Home » ISD kosh M

ISD kosh M

| Contents |
Print Friendly, PDF & Email

A B C D E F G H I J K L M N O P R S T U V Y

M

 

Madhyaloka

The horizontal middle region is built of several circles of lands and oceans, one inside the other in alternate arrangement. The central round land is known as Jambu Dwīpa (island, or continent) on which our daily world is situated. Jambu Dwīpa is surrounded by a salt ocean with double the diameter of the land. Next the ocean is surrounded by Dhataki Khanda as a ring around Jambu Dwīpa and its ocean, surrounded by the Kāloda ocean. The third ring-island is Puṣkara Dwīpa. Right in the middle of this island-ring an arm bracelet like a mountain-ring divides it into an closer and an further half. Thus there are two-and-a-half-islands inside this mountain range (The range is called Manuṣottara mountain – the mountain further than which humans can be found) – It is called Dhaidvīpa or 2½ dvīpas – the only location where embodied humans can occur. Beyond that area no humans can go, but animals, celestials, plants and minerals can still embody there. There are numerous island rings stretching ever further, but they are all inside Loka, so there is a (unknown – but comprising at least some dozens) limit to their number, and the last one is called Swayambhuraman dwīpa

 

Mahābhārata

The famous Hindu Epic of fighting and war, but in Jain literature Kṛṣṇa symbolizes himself as the Soul, and the 5 Pāṇḍavas brothers as the five senses connected to the mind. The ‘enemy’ party or Kauravas are the worldly karmas. The basic text of the Jain Mahābhārata, which antedates the Hindu Mahābhārata, is to be found in the Jain Harivaṅsā Purāṇa.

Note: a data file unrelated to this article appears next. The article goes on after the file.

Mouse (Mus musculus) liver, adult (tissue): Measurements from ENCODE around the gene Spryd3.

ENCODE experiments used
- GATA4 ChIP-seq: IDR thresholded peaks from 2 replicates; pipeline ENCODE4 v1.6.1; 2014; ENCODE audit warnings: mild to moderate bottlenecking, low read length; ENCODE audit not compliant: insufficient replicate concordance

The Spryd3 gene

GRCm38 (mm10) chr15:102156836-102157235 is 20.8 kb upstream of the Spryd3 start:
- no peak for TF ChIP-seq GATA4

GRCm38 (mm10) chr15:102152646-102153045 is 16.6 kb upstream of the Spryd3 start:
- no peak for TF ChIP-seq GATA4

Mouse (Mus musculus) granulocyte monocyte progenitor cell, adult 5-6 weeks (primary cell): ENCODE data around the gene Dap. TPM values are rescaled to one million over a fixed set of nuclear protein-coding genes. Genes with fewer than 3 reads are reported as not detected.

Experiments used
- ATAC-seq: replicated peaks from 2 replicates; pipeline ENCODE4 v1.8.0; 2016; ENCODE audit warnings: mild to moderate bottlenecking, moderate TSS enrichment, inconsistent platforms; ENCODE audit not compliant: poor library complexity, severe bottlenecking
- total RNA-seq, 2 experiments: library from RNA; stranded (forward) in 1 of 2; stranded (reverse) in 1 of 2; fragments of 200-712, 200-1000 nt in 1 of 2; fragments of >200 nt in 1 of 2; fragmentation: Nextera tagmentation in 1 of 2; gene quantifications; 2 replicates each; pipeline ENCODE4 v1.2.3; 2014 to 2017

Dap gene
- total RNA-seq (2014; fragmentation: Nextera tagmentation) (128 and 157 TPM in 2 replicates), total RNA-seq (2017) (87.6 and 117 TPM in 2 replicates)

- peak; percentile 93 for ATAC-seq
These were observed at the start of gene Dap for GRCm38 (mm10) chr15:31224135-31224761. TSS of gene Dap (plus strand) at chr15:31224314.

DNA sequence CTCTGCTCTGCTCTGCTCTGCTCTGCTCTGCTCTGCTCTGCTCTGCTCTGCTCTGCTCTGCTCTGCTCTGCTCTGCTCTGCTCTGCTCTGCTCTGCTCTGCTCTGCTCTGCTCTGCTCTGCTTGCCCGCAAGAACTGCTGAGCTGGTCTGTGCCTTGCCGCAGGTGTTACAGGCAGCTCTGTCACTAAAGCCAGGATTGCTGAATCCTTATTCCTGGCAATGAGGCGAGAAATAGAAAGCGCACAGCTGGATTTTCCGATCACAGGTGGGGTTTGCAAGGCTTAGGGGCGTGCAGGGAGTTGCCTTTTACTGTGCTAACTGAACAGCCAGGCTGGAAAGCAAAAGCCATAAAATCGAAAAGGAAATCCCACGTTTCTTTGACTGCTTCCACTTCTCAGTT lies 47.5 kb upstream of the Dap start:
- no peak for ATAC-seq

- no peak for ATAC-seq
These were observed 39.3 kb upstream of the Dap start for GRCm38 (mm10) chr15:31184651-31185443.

Mahāmatsya

Big fish that swims in the outermost ocean (savyanbhuraman ocean) of Madhya Loka. Beyond that is the last land known Svayambhuraman dwīpa.

The fish survives on smaller fishes.

 

Mahāpurāṇa or ‘great book referring to ancient events’ is a Jain scripture about the Jinas categorized under prathamanuyoga (= stories). It also contains the story of Rāma, the Padma Purāṇa – the ‘Jain Ramāyana.

 

Mahāvīra (Mahaveer, = Great Hero)

The 24th and last Tīrthaṅkara in our present downward moving time cycle. His vernacular name of honor was Vardhaman. He was born and lived in Vaishali, probably in 599 BCE and reached nirwāṇa at 72 in Pawāpuri (now in Bihar) in 527 BCE years ago. Presumably he was a contemporary of Gautama Buddha who lived in the same region, but also of the last the dates are not sure. The Digambara and Śvetambara versions give life histories differing in some points.

 

Mahāvratas

The Great Vows of life-long self restriction taken by monks: they are 5 in number: 1) ahimsa mahāvrata or great vow of nonviolence, 2) satya or truth mahāvrata, and those of 3) non-stealing, 4) celibacy and 5) non-possessing (Aparigraha)

 

Maheśvara Sūtra

A Hindu scripture about the worshiping of Śiva.

 

Manaḥparyaya

Telepathy. The object located in the thought of another is called mana (mind). What is the entity which is in other’s mind? It is the subjective (knowledge) form of an [object]. The knowledge obtained by approaching such an object from all sides and effected by the purity of the self is manaḥparyaya or telepathy (Susā).

 

Mānastambha (Maanstambh)

Pillar of Ego, found in front of most Jain temples. (The original is in the center of Samavasaran). Four equal Jinas sitting facing 4 directions. It is meant for people to become aware of the humility of one’s ego in comparison to the spiritual conqueror or Jina.

 

Māngi Tungi (Maangi Tungi)